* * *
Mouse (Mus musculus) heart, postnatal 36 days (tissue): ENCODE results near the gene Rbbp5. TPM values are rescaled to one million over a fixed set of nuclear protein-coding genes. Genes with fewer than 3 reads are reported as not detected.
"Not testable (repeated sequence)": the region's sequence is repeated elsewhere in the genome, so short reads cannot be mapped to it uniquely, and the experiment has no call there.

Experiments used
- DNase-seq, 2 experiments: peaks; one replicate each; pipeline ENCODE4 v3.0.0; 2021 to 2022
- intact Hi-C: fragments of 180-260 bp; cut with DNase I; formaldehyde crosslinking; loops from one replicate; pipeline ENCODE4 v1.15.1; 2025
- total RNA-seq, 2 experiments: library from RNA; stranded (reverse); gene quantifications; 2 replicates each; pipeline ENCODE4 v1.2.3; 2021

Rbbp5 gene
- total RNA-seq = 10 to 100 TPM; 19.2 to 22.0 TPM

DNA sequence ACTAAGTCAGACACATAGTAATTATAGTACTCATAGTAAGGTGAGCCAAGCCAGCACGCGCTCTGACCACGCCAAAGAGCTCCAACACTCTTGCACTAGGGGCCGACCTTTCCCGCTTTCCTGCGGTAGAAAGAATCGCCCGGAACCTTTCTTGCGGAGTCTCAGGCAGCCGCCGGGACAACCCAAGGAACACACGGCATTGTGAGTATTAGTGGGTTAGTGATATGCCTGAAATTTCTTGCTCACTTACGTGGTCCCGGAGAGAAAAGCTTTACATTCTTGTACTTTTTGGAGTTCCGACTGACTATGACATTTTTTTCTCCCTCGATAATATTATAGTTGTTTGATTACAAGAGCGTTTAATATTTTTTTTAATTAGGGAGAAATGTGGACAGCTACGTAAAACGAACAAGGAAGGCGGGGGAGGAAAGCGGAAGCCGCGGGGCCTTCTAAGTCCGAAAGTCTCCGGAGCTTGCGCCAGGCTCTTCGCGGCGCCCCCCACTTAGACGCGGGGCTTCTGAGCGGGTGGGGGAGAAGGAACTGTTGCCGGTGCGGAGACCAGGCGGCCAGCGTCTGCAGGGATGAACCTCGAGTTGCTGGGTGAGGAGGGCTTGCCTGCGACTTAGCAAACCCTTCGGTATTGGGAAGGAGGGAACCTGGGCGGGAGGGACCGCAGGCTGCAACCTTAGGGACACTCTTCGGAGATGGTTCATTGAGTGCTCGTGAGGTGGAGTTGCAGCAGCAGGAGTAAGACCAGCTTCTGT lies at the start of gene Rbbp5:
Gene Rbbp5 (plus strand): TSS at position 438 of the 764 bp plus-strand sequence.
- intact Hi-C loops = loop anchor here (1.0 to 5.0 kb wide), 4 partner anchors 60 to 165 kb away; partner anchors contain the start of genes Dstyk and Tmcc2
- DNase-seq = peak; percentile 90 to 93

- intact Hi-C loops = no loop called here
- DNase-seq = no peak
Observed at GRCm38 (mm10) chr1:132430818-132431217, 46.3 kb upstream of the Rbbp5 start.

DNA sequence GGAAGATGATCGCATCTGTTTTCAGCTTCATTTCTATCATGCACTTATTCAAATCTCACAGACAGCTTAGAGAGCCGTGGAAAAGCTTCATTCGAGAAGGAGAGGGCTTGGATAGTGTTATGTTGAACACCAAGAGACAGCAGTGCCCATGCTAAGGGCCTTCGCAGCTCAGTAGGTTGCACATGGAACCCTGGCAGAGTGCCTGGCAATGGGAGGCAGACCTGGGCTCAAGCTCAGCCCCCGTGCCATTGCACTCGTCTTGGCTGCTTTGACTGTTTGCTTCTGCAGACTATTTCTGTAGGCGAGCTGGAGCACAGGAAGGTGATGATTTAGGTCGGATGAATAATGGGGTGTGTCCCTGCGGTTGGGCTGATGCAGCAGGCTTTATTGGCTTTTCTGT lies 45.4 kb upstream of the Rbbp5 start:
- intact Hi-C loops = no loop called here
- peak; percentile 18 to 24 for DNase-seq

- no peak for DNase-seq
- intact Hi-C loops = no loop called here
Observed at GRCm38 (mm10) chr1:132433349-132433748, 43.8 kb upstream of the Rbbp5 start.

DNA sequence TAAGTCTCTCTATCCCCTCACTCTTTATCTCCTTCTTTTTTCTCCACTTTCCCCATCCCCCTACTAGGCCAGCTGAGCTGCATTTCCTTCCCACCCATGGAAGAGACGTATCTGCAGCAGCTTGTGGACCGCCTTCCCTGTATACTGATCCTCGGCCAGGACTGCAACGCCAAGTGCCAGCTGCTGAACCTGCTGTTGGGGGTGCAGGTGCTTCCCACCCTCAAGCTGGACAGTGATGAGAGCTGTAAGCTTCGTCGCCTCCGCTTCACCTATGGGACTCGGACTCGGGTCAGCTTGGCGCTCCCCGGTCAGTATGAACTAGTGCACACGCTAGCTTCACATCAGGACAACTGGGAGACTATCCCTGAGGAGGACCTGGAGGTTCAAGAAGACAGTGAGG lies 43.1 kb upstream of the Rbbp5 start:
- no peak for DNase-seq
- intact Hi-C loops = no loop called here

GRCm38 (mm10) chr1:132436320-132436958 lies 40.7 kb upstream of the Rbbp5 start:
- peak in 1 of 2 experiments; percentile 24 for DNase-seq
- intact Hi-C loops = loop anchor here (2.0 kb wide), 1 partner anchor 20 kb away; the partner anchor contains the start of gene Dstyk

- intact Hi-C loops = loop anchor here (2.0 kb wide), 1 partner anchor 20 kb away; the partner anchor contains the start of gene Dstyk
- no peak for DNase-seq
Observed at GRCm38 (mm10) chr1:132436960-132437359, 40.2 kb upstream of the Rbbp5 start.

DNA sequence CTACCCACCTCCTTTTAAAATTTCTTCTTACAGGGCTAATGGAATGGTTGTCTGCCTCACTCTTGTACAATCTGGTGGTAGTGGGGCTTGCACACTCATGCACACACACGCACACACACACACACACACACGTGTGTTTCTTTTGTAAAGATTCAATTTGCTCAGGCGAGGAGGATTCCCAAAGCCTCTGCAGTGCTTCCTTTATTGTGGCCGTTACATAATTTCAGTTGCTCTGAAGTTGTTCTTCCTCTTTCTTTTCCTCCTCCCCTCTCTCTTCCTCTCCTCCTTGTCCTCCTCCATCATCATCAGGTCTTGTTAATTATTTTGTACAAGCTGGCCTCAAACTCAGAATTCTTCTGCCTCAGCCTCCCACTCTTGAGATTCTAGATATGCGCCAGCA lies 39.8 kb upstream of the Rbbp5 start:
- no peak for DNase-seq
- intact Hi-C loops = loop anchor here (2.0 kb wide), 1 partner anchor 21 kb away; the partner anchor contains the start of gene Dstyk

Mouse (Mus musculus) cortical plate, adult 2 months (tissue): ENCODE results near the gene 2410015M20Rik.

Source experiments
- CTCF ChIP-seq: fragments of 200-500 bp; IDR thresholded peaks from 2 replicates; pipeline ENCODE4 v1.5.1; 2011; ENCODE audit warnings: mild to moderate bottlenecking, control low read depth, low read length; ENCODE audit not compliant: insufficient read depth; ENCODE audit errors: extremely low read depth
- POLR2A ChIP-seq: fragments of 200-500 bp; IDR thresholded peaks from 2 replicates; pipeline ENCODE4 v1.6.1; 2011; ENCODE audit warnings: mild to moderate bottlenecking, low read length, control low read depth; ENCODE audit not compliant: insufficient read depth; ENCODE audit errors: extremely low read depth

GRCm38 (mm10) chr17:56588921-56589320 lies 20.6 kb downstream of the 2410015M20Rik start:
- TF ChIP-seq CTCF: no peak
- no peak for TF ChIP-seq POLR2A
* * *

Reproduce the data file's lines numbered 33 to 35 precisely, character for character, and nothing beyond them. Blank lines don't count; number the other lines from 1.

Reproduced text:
- intact Hi-C loops = loop anchor here (2.0 kb wide), 1 partner anchor 21 kb away; the partner anchor contains the start of gene Dstyk

Mouse (Mus musculus) cortical plate, adult 2 months (tissue): ENCODE results near the gene 2410015M20Rik.

Source experiments